Official US Army Poster Girl During WWII Dies at Age 92
Shortly after the attack on Pearl Harbor, a 22-year-old Wabash, Indiana woman posed for three US posters designed to boost morale amongst US soldiers. The slogan was simple:
Please get there and back. Be careful what you say or write.
Her name: Margie Stewart.
Initially, First Lady Elanor Roosevelt tried to get the posters banned, saying Stewart’s innocent look might make soldiers too homesick. But GIs begged for more and wanted to know more about the “girl next door”. Nine more posters were produced, and by the end of ’43, Stewart had become one of the most familiar girls in America. Even soldiers’ wives approve of Stewart’s efforts, made in unerotic fashion.
More than 90 million of Stewart’s posters circulated between 1943 and 1945, reportedly more than those of Betty Grable and Ann Sheridan combined.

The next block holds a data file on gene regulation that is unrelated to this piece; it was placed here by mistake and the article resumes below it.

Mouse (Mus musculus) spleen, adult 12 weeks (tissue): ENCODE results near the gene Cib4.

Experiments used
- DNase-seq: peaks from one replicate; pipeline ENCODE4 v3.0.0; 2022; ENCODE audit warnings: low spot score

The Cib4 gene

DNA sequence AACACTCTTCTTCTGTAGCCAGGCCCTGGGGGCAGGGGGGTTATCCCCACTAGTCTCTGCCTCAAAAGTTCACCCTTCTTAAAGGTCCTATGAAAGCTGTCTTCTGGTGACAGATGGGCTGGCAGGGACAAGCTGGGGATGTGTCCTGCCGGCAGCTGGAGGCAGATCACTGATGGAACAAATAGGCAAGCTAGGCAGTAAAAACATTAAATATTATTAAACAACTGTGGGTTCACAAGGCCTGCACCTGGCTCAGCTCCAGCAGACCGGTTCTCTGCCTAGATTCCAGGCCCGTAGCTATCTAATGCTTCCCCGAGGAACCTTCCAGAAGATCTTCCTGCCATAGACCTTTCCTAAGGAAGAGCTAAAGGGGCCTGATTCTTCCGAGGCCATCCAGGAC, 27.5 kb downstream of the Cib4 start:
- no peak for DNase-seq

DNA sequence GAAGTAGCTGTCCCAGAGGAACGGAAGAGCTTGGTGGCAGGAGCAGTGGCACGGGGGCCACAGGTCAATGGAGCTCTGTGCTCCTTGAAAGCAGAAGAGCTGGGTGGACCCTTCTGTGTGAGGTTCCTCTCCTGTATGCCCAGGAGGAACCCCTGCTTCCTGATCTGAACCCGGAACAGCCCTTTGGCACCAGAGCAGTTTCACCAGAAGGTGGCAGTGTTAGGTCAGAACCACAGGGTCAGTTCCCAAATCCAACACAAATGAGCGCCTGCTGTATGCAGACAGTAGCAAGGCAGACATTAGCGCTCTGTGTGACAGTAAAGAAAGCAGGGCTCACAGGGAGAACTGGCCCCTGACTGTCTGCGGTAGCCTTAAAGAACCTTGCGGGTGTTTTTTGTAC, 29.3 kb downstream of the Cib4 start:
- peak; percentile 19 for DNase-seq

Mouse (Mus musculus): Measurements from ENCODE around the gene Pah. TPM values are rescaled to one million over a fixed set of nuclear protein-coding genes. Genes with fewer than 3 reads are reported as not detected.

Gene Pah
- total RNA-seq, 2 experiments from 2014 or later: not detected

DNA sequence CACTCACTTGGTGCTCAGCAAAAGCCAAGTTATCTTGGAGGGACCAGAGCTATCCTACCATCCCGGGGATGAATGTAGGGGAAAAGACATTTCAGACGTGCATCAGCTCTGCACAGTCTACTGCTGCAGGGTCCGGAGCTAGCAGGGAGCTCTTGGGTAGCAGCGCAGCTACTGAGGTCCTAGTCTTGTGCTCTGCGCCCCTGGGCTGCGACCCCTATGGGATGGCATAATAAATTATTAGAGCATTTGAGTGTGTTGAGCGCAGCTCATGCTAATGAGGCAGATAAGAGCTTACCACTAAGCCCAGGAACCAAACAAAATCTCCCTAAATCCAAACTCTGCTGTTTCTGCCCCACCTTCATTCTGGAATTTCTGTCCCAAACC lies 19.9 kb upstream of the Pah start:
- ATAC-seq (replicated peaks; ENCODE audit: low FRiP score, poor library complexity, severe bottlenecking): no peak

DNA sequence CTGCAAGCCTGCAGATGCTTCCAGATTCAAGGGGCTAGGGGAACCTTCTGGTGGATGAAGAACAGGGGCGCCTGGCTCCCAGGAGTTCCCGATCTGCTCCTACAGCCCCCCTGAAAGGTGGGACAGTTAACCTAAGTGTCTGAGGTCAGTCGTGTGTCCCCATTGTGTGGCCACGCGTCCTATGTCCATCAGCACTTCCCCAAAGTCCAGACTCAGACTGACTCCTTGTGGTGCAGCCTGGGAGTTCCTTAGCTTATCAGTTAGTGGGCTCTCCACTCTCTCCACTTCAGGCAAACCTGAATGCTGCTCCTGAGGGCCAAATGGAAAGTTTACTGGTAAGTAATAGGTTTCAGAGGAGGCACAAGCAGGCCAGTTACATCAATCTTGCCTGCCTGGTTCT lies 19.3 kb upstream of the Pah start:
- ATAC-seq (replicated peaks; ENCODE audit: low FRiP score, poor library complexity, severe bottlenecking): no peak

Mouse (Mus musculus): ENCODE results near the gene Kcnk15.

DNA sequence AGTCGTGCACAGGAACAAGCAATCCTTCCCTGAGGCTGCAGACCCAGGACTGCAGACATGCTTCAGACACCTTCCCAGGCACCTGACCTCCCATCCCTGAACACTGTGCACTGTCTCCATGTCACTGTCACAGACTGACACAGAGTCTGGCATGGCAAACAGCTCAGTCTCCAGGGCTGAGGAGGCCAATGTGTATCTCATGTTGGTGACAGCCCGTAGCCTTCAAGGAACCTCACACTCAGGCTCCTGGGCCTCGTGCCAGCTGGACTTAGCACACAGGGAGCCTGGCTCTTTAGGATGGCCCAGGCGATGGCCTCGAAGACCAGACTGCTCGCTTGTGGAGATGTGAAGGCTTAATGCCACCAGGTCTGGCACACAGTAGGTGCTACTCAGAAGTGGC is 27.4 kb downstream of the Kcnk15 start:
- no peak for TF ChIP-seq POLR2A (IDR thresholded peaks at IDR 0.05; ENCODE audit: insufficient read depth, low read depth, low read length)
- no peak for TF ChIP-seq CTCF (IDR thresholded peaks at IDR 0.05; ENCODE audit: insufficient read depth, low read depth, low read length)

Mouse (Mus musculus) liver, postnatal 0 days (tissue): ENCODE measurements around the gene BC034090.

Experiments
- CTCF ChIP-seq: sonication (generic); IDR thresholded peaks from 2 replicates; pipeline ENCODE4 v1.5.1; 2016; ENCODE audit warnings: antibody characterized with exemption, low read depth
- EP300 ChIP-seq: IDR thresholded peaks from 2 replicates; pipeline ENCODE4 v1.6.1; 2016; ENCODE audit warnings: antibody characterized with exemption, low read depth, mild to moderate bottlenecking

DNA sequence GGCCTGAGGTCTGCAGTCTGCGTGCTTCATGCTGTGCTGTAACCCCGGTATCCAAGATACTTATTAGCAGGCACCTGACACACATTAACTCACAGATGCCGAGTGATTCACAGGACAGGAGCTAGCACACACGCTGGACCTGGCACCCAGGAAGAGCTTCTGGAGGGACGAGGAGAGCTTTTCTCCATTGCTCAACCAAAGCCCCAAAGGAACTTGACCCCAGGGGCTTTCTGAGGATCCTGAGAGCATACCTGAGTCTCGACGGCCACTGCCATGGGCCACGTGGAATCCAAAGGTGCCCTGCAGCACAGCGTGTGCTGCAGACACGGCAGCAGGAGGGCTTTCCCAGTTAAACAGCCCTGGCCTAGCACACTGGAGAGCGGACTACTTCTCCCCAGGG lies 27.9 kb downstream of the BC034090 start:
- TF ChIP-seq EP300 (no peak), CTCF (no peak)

In 1945, during a visit to London, crowds of people tried getting a peek of the poster girl, reportedly causing a major traffic jam. The Daily Telegraph had dubbed her “Uncle Sam’s Poster Girl”.
Stewart had attempted a career in acting – and did land some small parts in a few movies – but she never hit stardom in Hollywood. She went on to entertain US troops in France, England, Germany and Belgium.
In her own words, Stewart said her prodest moments were spent “visiting you GIs…”.
While overseas, Stewart met and married captain Jerry Johnson. The next day, Stars and Stripes bore the headline, “Margie How Could You?” The marriage lasted nearly 58 years, but Stewart admitted last year that the headline had haunted her, because she had “hurt so many people.” She was referring to the soldiers who’d relied on her images and words to keep them sane during trying times.
Stewart died April 16th, 2012